Experts do not advise to restart the computer after an encryptor attack

Experts in cybersecurity do not recommend users to restart the computer after an encryptor attack and its entry into the system.

Under certain circumstances, this will play into the hands of the malicious program.

A team of experts from Stanford University, the University of New York, and Symantec base their recommendations on the results of a recent study that surveyed 1,180 adult Americans that became victims of encryption programs.

Read also: Ransomware – How to Decrypt It For Good?

Ransomware is a particularly persisting form of malware that restricts an individual’s access to their computer (e.g.,by encrypting their data) and demands payment to restore functionality.

While the first documented ransomware attack dates back to 1989, ransomware remained relatively uncommon until the mid 2000s. Since then, the attack has been automated and professionalized. It is believed to be highly lucrative, with previous damages estimated at hundreds of millions of dollars per year.

Using a detailed review of a representative sample of 1,180 adult Americans, we estimate that 2–3% of respondents were affected within 1 year between 2016 and 2017. The average amount claimed was $530, and only a small percentage of paid users (about 4% of the number of victims) reported payment”, – say the researchers.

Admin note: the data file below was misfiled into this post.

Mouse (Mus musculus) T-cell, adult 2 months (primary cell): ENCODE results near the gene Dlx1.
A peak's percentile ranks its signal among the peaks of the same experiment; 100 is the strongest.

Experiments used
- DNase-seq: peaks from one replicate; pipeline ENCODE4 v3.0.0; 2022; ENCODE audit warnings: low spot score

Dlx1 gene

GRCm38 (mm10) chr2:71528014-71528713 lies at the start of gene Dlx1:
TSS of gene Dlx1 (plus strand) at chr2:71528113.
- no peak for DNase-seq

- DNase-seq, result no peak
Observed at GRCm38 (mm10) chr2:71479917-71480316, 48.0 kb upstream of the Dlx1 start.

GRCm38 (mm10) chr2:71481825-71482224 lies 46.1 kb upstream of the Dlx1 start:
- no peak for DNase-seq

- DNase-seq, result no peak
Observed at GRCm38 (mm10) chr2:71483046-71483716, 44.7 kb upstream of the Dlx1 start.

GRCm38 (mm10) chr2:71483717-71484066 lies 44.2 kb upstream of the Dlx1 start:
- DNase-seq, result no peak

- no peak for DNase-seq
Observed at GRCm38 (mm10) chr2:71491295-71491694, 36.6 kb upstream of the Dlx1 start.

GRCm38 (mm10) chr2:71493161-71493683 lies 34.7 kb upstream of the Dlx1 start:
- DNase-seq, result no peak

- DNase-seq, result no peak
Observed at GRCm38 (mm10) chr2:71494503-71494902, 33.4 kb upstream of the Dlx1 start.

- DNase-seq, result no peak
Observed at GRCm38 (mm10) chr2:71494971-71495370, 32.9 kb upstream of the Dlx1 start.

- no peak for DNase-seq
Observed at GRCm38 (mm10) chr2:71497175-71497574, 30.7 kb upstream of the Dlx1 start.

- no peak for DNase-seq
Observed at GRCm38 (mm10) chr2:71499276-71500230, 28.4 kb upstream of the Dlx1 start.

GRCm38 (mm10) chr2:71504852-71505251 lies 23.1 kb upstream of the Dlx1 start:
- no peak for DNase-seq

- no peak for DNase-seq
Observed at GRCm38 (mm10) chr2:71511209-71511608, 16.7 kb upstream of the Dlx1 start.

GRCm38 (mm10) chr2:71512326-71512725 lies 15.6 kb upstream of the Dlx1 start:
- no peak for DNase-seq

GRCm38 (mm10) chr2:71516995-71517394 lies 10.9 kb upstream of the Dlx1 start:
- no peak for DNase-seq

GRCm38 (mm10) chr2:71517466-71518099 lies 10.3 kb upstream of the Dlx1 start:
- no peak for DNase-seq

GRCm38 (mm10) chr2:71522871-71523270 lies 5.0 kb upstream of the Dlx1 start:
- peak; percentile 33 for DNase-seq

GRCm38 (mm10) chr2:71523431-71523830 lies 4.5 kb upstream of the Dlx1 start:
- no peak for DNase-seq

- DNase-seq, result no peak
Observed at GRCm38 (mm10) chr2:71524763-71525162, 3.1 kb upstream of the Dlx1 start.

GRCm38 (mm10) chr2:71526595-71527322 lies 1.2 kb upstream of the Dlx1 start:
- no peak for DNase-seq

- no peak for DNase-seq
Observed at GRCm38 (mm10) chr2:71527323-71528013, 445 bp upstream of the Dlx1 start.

Instead of rebooting, experts advise putting the computer into sleep mode, disconnecting it from the network and turning to professionals for help.

Though user cancompletely turn off the machine, but sleep mode is preferable, since it saves a copy of the memory. Some scramblers written negligently leave copies of encryption keys there.

Sometimes the encryption process is interrupted due to lack of access to mapped drives or a similar problem. In this case, restarting the computer will only do harm, because after the start of the system the malware will try to shut down”, – explains Bill Siegel, CEO and co-founder of Coveware.

Almost 30% of respondents tried to get rid of the malware by restarting the computer. Unfortunately, modern ransomware encrypting victim files does not forgive such errors.

About the author

Valdis Koks

Security engineer, reverse engineering and memory forensics

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